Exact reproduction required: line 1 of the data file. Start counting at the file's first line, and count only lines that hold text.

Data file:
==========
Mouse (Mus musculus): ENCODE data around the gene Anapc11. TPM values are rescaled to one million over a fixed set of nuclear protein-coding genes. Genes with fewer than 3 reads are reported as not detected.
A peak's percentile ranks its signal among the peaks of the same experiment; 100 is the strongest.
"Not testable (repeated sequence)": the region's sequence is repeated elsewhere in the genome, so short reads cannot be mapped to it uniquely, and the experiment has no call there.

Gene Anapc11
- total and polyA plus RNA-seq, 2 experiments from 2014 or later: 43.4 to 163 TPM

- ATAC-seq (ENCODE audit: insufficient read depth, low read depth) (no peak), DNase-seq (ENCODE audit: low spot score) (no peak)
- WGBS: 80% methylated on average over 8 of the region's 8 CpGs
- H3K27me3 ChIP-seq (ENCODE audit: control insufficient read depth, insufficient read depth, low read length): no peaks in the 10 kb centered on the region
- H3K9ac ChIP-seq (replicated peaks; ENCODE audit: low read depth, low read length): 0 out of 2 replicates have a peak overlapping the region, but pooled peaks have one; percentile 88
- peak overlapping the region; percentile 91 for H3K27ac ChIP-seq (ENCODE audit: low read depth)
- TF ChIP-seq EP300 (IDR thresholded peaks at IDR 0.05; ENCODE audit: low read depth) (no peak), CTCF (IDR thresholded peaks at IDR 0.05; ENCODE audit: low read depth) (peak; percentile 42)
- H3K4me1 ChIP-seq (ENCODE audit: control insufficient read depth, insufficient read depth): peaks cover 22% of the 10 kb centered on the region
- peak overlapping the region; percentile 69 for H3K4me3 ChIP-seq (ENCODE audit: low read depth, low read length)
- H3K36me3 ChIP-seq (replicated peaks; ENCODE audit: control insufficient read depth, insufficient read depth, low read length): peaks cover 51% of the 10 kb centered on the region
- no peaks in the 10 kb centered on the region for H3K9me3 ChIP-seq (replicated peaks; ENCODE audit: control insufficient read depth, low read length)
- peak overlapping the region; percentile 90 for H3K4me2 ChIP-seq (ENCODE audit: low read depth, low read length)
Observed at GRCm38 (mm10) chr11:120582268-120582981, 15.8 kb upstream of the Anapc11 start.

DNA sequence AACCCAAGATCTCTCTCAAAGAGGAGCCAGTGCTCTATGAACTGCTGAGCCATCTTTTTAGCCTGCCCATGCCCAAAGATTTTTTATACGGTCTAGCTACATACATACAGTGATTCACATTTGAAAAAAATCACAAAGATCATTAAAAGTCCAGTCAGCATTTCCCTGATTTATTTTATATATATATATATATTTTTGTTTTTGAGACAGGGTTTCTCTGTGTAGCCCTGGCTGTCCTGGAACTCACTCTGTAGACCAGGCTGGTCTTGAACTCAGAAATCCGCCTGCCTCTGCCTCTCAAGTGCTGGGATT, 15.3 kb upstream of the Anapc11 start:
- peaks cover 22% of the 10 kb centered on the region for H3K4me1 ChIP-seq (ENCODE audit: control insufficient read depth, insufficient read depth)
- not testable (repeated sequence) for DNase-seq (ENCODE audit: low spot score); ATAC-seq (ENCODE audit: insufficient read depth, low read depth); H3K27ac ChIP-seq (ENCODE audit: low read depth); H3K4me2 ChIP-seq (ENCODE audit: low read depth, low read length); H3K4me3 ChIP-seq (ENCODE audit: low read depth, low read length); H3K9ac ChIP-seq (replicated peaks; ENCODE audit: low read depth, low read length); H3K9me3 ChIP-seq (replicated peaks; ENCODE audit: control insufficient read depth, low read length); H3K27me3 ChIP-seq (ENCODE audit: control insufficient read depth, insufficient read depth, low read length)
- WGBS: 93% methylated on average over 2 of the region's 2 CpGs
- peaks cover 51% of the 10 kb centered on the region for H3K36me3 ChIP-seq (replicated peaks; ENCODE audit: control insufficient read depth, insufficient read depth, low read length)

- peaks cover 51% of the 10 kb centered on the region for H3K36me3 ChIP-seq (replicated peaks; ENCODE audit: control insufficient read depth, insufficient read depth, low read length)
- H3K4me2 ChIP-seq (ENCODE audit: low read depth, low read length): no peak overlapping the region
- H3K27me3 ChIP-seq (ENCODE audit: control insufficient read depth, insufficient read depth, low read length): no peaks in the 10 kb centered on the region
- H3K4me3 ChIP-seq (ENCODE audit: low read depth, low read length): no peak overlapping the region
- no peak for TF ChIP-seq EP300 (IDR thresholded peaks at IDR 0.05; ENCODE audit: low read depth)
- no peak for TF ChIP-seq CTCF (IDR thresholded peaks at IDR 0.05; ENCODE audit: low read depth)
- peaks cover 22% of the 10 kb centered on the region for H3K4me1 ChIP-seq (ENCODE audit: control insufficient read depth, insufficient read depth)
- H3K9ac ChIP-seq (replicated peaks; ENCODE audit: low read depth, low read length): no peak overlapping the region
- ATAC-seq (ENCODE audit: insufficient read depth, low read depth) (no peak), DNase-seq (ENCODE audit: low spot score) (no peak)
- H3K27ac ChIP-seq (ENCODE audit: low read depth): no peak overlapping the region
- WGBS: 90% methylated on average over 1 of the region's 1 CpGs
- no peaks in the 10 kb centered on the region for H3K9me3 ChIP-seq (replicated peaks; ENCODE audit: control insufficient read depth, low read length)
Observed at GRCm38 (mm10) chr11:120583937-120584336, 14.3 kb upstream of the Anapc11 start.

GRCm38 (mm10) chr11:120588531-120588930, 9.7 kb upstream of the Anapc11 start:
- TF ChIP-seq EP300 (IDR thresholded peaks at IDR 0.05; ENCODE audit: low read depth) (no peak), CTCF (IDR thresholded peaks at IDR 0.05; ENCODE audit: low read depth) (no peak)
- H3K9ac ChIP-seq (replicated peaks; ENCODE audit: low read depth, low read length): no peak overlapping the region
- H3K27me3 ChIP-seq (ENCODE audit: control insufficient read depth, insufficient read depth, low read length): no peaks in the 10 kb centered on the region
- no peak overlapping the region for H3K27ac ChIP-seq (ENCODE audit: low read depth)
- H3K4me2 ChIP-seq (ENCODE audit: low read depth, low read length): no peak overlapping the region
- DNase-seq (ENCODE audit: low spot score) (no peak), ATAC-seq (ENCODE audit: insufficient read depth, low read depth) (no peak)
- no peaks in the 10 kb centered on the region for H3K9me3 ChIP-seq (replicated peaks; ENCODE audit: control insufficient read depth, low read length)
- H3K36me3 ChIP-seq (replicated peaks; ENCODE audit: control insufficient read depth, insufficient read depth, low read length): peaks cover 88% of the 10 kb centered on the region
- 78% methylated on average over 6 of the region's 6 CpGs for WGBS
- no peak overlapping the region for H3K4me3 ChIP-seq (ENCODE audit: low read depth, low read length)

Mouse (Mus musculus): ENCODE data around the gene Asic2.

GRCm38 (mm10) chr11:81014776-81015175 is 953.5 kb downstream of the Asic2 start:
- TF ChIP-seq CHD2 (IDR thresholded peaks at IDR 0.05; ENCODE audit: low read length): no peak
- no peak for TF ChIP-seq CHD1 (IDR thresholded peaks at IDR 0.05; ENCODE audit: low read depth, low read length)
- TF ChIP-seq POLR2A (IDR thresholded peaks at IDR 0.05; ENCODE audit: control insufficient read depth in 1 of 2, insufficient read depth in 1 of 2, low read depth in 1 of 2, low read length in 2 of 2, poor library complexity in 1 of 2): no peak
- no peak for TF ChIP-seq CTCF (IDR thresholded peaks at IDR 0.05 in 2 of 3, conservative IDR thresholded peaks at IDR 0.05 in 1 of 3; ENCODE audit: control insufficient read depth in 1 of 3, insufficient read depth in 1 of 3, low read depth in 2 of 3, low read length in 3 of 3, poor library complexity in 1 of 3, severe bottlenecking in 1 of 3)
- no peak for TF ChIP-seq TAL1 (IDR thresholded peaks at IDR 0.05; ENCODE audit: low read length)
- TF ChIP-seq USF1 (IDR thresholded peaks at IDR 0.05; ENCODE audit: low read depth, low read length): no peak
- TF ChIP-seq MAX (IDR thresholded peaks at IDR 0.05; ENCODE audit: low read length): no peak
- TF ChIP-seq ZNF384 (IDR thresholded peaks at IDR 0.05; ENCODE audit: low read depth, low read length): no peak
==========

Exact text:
Mouse (Mus musculus): ENCODE data around the gene Anapc11. TPM values are rescaled to one million over a fixed set of nuclear protein-coding genes. Genes with fewer than 3 reads are reported as not detected.